I’ll start by playing devil’s advocate. Why do we need another dramatic work about Vietnam?

September 25, 2014 12:00 AM

Four historical narratives, Russian fatalism and strong ties to his family’s pioneering and Native American heritage drive Howard W. Robertson’s newest work, Peculiar Pioneer. He and several other local writers will be reading from their recent work Sunday, Sept. 28, at the inaugural Lane Writer’s Reading Series event.

Four historical narratives, Russian fatalism and strong ties to his family’s pioneering and Native American heritage drive Howard W. Robertson’s newest work, Peculiar Pioneer. He and several other local writers will be reading from their recent work Sunday, Sept. 28, at the inaugural Lane Writer’s Reading Series event.

September 18, 2014 12:00 AM

Sniffing out what you shouldn’t miss in the arts this week.

All aboard the EmX art line! LTD, while currently in the budget process, is looking at proposals for art to be installed along the new EmX line to West Eugene. “The delightful news is that these are all artists local to the Eugene-Springfield area,” says Lisa VanWinkle, communication coordinator for West Eugene EmX. “The art will be functional to the station platforms.” Each station on the new EmX strip will have at least one art feature.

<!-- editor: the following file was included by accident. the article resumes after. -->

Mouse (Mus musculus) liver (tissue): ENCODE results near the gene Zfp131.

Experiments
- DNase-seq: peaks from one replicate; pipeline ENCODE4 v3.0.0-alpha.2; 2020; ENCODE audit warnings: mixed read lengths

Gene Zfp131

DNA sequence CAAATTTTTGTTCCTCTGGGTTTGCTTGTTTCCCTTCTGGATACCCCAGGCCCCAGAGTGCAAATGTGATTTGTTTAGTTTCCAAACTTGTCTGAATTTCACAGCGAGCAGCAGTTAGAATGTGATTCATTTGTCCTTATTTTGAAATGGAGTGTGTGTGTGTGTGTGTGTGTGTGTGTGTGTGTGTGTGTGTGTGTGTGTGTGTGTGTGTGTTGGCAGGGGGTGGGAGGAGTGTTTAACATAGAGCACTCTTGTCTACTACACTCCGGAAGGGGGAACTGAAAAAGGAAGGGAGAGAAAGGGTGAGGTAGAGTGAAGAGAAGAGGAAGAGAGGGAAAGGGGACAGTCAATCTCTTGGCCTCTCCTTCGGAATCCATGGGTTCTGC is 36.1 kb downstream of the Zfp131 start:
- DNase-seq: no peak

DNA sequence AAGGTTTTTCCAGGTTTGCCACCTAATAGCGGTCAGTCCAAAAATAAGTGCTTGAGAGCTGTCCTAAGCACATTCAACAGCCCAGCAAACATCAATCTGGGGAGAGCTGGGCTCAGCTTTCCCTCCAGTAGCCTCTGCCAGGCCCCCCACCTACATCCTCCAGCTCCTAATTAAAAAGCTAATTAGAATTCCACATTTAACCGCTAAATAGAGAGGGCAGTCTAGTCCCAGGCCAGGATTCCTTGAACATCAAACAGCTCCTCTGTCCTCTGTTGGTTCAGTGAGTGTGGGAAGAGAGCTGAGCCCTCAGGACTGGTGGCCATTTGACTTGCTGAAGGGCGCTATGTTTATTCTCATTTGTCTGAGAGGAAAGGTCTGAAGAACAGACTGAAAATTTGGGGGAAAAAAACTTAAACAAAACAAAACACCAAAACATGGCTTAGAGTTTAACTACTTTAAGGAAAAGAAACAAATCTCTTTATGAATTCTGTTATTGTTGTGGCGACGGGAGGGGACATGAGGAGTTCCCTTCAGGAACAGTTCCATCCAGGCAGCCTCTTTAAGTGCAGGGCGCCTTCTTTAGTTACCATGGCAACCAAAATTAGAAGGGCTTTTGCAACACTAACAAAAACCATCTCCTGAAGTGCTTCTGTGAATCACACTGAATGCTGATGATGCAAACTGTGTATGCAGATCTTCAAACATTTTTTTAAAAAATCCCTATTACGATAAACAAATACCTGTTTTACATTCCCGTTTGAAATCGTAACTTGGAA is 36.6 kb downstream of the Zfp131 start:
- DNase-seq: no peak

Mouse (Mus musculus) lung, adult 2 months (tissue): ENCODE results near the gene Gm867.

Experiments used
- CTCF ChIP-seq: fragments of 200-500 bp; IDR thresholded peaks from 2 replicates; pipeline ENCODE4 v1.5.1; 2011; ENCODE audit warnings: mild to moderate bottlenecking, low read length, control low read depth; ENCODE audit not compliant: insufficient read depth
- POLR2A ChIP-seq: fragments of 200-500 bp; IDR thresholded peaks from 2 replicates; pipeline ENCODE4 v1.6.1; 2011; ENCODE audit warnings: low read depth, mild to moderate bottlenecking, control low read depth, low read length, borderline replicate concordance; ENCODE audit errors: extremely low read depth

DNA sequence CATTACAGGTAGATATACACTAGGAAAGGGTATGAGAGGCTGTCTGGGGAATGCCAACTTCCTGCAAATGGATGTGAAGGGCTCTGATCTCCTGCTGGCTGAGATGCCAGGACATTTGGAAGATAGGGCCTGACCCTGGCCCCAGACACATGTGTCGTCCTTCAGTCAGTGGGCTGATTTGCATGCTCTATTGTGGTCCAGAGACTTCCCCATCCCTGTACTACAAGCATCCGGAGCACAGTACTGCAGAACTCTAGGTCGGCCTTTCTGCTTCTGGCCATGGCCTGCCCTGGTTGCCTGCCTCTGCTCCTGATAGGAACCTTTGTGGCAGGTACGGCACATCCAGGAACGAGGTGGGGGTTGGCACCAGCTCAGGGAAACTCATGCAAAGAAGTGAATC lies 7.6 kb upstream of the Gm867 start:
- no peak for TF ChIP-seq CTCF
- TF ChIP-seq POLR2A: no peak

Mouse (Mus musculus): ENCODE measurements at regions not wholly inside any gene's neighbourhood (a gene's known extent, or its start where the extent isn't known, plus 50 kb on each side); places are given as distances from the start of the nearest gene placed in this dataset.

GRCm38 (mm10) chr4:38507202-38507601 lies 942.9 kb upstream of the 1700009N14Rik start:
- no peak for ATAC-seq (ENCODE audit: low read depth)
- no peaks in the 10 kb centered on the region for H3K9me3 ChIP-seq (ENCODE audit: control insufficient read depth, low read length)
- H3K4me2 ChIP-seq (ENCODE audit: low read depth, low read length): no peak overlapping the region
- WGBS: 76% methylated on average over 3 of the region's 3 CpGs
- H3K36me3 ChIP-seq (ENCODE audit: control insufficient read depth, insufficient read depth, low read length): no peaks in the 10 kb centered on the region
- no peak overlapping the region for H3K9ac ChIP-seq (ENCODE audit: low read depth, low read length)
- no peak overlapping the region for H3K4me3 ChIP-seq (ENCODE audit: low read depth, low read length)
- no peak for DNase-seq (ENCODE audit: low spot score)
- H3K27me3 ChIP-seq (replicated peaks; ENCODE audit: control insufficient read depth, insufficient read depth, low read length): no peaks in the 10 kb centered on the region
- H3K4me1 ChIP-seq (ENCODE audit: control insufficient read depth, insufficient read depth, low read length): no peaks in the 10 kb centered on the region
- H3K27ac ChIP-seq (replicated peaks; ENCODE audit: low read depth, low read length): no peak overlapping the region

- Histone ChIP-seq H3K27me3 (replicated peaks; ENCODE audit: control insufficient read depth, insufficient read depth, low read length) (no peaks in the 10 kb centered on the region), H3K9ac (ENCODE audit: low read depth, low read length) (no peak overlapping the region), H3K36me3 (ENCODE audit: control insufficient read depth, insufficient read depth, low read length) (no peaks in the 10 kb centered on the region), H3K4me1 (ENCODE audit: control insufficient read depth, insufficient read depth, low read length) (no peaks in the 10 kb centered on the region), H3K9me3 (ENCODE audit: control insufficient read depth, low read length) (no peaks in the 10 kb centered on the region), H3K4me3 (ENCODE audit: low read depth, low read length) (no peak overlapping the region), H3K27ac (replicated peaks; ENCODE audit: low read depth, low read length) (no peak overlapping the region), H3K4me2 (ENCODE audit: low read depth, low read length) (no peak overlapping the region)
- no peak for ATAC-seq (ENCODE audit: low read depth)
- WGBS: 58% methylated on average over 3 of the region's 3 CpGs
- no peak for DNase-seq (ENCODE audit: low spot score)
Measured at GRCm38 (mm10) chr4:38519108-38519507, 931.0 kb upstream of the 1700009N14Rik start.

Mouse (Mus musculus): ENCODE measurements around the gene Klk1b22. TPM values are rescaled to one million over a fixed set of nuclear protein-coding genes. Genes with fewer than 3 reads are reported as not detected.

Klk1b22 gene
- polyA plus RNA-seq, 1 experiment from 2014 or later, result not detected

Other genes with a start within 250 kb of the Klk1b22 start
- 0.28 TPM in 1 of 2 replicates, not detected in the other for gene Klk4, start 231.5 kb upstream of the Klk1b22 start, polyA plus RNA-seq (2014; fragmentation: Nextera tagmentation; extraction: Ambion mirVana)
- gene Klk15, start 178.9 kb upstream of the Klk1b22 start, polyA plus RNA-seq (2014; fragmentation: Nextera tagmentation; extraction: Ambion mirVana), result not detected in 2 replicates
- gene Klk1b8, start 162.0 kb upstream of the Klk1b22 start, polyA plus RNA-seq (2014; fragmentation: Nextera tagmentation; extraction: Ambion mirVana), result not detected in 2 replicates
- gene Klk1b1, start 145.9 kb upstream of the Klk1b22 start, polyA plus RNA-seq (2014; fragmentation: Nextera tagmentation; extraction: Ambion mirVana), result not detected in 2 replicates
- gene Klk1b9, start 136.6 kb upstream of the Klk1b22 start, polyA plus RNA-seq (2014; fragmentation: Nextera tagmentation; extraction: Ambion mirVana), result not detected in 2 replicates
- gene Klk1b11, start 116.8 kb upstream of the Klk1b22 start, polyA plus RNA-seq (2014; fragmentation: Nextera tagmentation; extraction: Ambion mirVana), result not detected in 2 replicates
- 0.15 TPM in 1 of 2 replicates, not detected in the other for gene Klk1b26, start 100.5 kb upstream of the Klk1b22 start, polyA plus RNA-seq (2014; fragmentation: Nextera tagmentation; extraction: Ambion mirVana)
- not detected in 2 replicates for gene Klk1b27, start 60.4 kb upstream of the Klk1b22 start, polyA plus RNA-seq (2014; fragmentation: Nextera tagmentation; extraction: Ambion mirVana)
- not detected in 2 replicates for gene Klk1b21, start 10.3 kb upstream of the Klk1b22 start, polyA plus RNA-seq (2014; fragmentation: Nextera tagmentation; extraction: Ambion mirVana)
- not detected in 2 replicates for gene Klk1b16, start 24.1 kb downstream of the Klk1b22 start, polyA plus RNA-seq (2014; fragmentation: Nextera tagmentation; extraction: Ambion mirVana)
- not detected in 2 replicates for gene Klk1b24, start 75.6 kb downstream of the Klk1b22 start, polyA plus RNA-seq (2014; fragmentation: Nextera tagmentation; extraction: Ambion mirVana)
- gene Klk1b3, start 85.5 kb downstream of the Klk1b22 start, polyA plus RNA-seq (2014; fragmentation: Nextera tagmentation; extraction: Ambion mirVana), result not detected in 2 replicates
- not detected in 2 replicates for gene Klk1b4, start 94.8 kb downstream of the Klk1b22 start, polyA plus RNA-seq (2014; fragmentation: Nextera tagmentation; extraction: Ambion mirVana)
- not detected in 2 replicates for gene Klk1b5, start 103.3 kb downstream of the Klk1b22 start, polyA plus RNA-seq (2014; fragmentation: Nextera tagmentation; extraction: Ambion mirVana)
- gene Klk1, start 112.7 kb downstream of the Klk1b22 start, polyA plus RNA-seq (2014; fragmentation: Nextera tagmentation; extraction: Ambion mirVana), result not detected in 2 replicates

September 18, 2014 12:00 AM

Within minutes of meeting Becky (Storm Kennedy), the modern-day Madame Bovary at the center of Steven Dietz’s comedy Becky’s New Car, this frenetic, chatty woman has addressed the congregated, welcomed us into her cluttered living room and even enlisted an unsuspecting audience member in helping her stop a drip in the ceiling. It’s always a risky proposition breaking down that proverbial fourth wall in theater, and you’d be forgiven for wondering just how cute and coy playwright Steven Dietz intends to be here: Is Becky’s intrusive engagement simply neurotic bargaining, a co-dependent shuffle meant to disguise a cloying lack of purpose? Is the audience being disarmed before we are hogwashed?

Within minutes of meeting Becky (Storm Kennedy), the modern-day Madame Bovary at the center of Steven Dietz’s comedy Becky’s New Car, this frenetic, chatty woman has addressed the congregated, welcomed us into her cluttered living room and even enlisted an unsuspecting audience member in helping her stop a drip in the ceiling.

September 18, 2014 12:00 AM

Cartoonist Charles “Chas” Addams shared his penchant for the macabre in The New Yorker for more than five decades. Who can forget Wednesday Addams and her brother Pugsley gleefully playing with a tiny guillotine on Christmas morning? Or Uncle Fester opening up the medicine chest only to reveal it’s full of poison?

Cartoonist Charles “Chas” Addams shared his penchant for the macabre in The New Yorker for more than five decades. Who can forget Wednesday Addams and her brother Pugsley gleefully playing with a tiny guillotine on Christmas morning? Or Uncle Fester opening up the medicine chest only to reveal it’s full of poison?